If you look around you, you can find many examples of mathematics
in nature’s designs. The shell of a chambered nautilus is
one of many examples that can be found. This shell takes on its
spiral shape because of the nautilus’s growth pattern and
the formation of small chambers of increasing size.
One method for studying the spiral is to use a set of right
angles winding around a point to represent the shape of the
spiral. These right triangles are drawn so that the sides used
to represent the spiral all have the same length. The longest
side of each right triangle is called the hypotenuse. The relationship
between the measures of the sides of the right triangles is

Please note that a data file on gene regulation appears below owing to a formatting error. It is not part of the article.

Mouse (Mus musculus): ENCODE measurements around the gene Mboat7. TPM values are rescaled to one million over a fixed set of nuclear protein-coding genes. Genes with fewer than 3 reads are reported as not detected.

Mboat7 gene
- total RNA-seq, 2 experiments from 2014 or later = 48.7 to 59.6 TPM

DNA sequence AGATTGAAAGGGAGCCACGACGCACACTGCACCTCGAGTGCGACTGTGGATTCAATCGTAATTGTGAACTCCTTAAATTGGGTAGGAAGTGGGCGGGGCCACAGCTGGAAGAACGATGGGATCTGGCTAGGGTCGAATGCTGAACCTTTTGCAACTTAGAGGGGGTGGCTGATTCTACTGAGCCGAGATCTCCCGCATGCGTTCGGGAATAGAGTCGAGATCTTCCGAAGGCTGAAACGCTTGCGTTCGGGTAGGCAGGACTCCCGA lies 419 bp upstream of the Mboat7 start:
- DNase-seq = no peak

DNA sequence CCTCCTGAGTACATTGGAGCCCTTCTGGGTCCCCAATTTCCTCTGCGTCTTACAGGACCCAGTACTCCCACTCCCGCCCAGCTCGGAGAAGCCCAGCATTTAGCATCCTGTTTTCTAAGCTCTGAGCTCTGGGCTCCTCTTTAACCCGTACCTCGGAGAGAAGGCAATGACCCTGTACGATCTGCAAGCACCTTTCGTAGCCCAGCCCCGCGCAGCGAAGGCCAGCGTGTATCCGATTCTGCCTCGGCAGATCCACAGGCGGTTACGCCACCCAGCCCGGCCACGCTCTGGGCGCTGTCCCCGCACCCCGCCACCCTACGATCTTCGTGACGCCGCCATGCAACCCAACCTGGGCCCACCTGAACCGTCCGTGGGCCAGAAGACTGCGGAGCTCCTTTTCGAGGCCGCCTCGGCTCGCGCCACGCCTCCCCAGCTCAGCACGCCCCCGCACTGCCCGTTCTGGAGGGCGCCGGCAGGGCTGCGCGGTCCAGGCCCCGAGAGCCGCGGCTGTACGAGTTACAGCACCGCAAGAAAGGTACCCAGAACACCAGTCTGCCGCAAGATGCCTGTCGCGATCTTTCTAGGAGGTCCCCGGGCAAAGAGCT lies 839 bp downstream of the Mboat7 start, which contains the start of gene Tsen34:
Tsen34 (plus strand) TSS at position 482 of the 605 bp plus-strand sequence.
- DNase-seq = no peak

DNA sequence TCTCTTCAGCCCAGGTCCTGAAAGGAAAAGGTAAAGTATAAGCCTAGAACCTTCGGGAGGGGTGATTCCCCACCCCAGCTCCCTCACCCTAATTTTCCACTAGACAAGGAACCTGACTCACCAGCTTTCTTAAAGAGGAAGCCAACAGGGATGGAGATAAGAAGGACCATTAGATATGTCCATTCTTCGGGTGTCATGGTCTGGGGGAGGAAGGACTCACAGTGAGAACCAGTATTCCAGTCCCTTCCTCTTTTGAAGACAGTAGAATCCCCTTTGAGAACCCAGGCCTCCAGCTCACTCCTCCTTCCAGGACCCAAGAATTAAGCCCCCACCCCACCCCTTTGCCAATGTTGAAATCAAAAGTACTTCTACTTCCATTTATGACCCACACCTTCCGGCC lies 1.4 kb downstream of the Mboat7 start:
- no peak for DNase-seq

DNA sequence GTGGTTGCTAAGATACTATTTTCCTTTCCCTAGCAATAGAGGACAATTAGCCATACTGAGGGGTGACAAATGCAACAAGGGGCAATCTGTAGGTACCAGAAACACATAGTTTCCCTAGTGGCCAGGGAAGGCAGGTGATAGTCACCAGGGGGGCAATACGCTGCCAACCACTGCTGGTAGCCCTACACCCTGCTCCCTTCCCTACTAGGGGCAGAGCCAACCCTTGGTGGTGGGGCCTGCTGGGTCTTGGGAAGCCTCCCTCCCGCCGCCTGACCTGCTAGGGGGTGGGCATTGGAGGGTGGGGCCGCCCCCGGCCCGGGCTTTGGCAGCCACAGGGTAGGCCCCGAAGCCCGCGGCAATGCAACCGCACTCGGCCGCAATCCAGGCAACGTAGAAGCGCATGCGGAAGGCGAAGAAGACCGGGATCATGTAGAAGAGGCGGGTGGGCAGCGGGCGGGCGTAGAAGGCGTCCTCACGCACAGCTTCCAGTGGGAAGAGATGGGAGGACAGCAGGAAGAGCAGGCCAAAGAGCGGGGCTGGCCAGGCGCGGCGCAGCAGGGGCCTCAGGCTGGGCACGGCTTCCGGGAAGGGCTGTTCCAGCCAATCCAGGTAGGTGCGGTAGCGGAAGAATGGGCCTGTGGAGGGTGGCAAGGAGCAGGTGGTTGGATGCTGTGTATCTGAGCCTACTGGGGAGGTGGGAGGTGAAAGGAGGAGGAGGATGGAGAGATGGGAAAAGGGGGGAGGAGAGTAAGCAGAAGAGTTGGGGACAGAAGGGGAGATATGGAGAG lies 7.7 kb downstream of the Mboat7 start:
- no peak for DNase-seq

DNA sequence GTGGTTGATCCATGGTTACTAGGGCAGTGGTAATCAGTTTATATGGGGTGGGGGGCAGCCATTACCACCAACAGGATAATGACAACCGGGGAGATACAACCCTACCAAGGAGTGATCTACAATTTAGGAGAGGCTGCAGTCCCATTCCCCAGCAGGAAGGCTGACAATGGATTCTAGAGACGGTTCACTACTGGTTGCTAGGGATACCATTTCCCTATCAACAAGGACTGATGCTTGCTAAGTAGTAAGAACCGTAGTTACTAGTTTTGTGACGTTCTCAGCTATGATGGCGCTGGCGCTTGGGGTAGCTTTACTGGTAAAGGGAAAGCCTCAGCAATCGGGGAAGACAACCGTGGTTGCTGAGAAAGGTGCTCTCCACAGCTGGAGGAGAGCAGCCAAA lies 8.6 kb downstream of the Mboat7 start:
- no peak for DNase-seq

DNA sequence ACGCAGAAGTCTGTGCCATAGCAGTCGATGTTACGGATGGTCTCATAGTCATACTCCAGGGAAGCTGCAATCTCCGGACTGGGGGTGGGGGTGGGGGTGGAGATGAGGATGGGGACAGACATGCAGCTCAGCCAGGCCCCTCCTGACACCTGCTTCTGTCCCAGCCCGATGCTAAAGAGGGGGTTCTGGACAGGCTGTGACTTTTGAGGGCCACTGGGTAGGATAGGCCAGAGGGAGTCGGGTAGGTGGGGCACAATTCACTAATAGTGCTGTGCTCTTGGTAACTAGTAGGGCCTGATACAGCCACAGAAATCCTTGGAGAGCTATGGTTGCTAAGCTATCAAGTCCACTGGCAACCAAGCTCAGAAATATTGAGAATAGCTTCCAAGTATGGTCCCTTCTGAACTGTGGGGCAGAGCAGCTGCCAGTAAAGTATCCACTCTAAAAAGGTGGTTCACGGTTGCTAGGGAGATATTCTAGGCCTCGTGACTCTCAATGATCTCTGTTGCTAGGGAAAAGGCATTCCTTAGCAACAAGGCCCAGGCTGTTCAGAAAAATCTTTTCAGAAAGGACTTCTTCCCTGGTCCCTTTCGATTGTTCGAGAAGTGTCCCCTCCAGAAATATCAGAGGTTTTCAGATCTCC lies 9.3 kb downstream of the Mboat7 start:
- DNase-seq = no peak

the basis for the Pythagorean Theorem.
The next time you see a daisy, sunflower, pineapple, pinecone,
or even the horns of a ram, see if you can find the spirals
that are part of their design.
Upon completion of the activities
in this unit, you should be able to:
- Use the following terms in a written paragraph to describe the
key concepts of this unit.
- Pythagorean Theorem
- radical sign
- square root
- Simplify rational square roots.
- Find approximate values for square roots.
- Use the Pythagorean Theorem.
- Simplify square roots and radical expressions containing variables.